Damage is the key word in WAZ. Set in a timeless, nameless city, hard-boiled Detective Eddie Argo (Stellan Skarsgård) and rookie Helen Westcott (Melissa George) are chasing a serial killer out to test Price’s theory on love. Kidnapping a pair of loved ones – twin brothers, say, or a mother and her child – this demented predator straps both up to electric chairs. One of the pair is tortured, and given a noxious choice: to stop the physical pain, just flick a switch. The catch? Your loved one fries. As Westcott posits during the investigation, “How much pain will it take before you kill someone you love?”

With its torture scenes and fearless approach to depictions of violence, comparison with the likes of Saw and Hostel are inevitable. “I can totally see why,” Shankland says. “I don’t resent the comparison at all, I get it. The minute you see anyone tied up in a chair, having nasty things done to them, you can’t not think of Hostel. But I felt that we were up to something else.” Skarsgård echoes his director’s sentiments. “Early on in WAZ we had the discussion that it was essential that it be more frightening than gory,” he reveals. “That was the ambition – to not hesitate in showing terrible things, but not letting people escape the reality of the thing by being too much into special effects.”

So, is this the most violent movie ever made? “I think that would be so cool, that I could have a T-shirt saying, ‘I made the most violent film ever made’,” Shankland deadpans. “I think probably it feels more violent than it looks. What I hope is it’s as much about violence as it’s offering it up for entertainment’s sake. It hopefully gets into the emotion and psychology of violence.”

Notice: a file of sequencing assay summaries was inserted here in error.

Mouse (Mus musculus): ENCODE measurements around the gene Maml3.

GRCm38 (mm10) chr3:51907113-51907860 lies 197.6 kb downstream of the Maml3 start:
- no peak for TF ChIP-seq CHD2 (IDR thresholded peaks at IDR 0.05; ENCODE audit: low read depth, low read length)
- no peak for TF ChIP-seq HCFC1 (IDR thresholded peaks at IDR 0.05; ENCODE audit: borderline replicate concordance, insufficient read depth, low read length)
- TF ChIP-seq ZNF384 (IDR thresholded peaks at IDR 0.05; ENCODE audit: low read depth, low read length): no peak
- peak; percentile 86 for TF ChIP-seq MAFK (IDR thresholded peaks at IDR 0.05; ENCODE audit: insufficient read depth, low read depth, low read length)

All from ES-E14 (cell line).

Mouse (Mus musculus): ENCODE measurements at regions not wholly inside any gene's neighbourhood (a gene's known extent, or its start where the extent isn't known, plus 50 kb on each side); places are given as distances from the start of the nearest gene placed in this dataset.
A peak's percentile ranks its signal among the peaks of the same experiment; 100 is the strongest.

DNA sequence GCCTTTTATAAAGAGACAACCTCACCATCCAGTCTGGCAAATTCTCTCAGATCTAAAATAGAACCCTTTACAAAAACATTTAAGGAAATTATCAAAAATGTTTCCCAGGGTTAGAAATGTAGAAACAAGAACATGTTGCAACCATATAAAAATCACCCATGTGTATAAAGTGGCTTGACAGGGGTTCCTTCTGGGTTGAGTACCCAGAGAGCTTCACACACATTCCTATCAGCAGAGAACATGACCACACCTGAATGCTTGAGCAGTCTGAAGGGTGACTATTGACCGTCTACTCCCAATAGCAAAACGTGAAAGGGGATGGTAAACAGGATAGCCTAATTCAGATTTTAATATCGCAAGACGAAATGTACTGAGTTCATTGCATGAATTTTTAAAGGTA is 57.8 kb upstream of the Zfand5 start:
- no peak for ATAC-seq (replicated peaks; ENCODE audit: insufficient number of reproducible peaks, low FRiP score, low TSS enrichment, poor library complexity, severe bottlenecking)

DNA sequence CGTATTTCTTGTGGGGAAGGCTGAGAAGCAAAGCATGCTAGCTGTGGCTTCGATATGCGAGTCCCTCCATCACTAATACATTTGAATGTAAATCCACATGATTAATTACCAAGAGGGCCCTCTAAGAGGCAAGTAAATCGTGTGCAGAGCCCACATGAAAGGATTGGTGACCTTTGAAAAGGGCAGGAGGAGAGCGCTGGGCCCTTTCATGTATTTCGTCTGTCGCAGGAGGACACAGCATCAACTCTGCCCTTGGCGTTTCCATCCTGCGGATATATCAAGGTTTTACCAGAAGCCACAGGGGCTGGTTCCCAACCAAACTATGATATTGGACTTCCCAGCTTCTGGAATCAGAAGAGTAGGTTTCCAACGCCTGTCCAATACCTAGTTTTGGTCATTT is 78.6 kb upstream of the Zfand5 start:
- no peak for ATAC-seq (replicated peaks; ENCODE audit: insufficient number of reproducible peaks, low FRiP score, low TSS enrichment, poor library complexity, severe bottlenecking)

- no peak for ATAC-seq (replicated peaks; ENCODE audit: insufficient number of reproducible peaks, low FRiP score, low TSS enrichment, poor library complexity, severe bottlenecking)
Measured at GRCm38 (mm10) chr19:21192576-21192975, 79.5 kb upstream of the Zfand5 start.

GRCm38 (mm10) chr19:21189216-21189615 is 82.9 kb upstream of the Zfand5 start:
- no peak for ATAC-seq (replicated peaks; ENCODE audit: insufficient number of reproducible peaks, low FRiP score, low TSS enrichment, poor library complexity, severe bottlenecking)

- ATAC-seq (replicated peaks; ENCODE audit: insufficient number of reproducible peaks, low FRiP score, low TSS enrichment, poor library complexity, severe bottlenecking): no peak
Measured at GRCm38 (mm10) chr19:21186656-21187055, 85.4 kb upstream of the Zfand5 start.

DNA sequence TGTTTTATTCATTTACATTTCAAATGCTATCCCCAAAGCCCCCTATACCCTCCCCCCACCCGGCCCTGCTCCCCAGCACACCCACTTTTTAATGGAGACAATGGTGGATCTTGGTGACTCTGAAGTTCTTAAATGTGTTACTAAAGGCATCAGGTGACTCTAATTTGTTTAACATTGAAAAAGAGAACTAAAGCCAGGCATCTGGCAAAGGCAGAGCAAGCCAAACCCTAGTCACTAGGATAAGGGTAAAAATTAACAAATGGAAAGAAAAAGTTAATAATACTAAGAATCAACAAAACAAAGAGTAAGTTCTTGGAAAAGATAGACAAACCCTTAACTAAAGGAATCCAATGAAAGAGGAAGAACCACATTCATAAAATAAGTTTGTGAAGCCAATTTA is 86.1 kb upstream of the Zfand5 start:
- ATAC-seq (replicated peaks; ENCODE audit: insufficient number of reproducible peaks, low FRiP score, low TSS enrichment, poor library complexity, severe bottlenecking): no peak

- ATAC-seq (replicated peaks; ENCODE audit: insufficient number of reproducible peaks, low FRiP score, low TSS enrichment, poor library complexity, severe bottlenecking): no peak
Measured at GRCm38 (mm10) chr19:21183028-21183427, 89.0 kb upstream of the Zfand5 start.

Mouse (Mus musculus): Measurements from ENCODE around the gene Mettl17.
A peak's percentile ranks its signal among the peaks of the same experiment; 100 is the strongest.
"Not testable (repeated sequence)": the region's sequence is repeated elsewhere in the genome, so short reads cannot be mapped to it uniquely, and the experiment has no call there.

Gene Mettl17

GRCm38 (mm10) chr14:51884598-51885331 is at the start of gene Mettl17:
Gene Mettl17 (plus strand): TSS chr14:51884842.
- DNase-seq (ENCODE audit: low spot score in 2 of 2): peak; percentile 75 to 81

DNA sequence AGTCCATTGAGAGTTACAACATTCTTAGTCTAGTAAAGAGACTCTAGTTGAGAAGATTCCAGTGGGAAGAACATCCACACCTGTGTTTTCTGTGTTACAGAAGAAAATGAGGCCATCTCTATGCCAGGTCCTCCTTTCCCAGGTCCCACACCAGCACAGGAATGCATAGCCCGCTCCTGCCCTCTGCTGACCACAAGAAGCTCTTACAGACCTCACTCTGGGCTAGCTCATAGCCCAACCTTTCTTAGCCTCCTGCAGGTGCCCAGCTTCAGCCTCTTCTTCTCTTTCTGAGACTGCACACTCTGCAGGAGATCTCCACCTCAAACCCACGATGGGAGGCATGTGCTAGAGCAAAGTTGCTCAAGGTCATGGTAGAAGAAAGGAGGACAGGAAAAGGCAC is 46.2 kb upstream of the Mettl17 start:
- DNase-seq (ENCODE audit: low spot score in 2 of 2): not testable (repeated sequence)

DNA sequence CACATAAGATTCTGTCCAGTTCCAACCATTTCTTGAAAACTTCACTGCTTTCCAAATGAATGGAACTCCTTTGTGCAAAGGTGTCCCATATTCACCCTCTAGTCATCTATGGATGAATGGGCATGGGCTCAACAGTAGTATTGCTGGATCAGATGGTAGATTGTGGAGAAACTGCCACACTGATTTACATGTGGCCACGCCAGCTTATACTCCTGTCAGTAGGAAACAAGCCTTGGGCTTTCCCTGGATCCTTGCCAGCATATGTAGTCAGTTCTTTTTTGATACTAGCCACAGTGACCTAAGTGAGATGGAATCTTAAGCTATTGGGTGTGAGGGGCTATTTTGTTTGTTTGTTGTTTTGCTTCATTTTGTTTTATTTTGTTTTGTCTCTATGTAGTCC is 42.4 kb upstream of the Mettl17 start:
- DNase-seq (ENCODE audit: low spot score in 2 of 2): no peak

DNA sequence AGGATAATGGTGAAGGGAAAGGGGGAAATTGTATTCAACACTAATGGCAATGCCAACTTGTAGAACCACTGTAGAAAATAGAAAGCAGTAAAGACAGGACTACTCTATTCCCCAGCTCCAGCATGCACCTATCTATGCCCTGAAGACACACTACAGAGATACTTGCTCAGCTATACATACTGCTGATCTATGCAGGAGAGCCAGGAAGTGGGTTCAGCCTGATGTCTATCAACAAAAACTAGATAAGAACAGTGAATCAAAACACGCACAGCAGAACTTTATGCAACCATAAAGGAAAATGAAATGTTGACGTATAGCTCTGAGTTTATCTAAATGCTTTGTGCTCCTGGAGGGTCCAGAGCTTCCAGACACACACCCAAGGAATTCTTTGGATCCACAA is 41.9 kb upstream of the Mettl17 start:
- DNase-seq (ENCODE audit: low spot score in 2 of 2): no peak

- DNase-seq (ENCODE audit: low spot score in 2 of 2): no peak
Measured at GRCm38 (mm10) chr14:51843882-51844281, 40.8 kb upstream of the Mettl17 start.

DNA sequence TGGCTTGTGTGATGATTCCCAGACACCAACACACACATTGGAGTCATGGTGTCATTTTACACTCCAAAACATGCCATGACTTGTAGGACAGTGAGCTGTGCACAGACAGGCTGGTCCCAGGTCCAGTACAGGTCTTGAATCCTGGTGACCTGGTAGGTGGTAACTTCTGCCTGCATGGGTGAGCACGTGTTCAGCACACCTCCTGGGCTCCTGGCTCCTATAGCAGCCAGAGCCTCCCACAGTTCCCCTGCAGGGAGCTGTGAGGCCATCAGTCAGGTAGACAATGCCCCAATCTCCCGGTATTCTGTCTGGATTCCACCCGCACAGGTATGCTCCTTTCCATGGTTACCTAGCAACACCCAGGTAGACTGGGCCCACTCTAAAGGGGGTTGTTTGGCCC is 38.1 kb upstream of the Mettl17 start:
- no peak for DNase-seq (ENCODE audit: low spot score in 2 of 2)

WAZ has some pretty horrific imagery. Where’s the line between exploitation and justifiable depictions of violence?
Oh God, I think to each his own. I don’t know if I even believe in exploitation. Someone’s putting something on the screen for some reason – if it’s gore just for gore’s sake, or just to show how soft our bodies are and how easily they can be mutilated. That all is for the end of some type of storytelling. I just don’t like to watch it, and I don’t like to be a part of it [laughs]. But then, there I am! But I liked the story because it was a story of love and redemption to me. It wasn’t a story about the gore.

How did you find shooting the rape scene?
That was a difficult day ‘cos I’m naked and somebody’s actually, you know, putting a bottle between my legs. I’m like, ‘You don’t actually need to put that broken bottle between my legs, you can pretend you are.’ That was the closest we got to for real gore. That was a bit tough, but Tom [Shankland] was amazing and shot it really quickly. I really trust Tom, I hope I get to work with him again.

You’ve just finished shooting Hellboy 2 haven’t you?
Yeah I just finished. It was sensational, I mean really sensational. It was a gruelling shoot. Guillermo’s such a perfectionist, he’s such an amazing creative genius – I don’t use that word for people, but I think he’s just above and beyond, and a great storyteller. It was 3 months of night shoots and 6 months of shooting in Hungary. The movie is gonna be amazing. I’m positive it’s just gonna blow people away. I know that a Hellboy 3 is being talked about. And if Guillermo’s doing it I’d be there in a second.